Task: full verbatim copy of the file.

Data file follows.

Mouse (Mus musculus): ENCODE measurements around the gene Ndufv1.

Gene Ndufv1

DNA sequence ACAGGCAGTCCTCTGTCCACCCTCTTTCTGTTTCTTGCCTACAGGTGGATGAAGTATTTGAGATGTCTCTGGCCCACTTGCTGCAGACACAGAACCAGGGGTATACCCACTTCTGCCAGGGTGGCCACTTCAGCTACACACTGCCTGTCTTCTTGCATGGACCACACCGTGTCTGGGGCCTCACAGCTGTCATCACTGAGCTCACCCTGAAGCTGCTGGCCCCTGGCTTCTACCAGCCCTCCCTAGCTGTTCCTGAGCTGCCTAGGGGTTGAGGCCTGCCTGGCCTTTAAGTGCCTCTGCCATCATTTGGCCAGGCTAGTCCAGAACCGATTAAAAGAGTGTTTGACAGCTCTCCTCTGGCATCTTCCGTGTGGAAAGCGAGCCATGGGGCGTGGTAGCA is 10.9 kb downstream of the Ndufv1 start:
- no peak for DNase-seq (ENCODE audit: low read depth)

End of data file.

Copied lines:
Mouse (Mus musculus): ENCODE measurements around the gene Ndufv1.

Gene Ndufv1

DNA sequence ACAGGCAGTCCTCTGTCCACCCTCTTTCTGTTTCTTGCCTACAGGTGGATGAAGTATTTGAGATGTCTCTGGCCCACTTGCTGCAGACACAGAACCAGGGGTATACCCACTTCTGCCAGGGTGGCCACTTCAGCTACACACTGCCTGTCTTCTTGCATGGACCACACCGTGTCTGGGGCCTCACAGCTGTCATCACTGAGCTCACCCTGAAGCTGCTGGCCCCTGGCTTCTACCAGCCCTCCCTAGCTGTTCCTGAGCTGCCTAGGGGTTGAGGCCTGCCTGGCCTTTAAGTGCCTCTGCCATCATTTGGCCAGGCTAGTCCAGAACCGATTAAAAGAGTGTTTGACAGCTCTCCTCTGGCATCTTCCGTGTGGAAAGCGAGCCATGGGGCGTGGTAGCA is 10.9 kb downstream of the Ndufv1 start:
- no peak for DNase-seq (ENCODE audit: low read depth)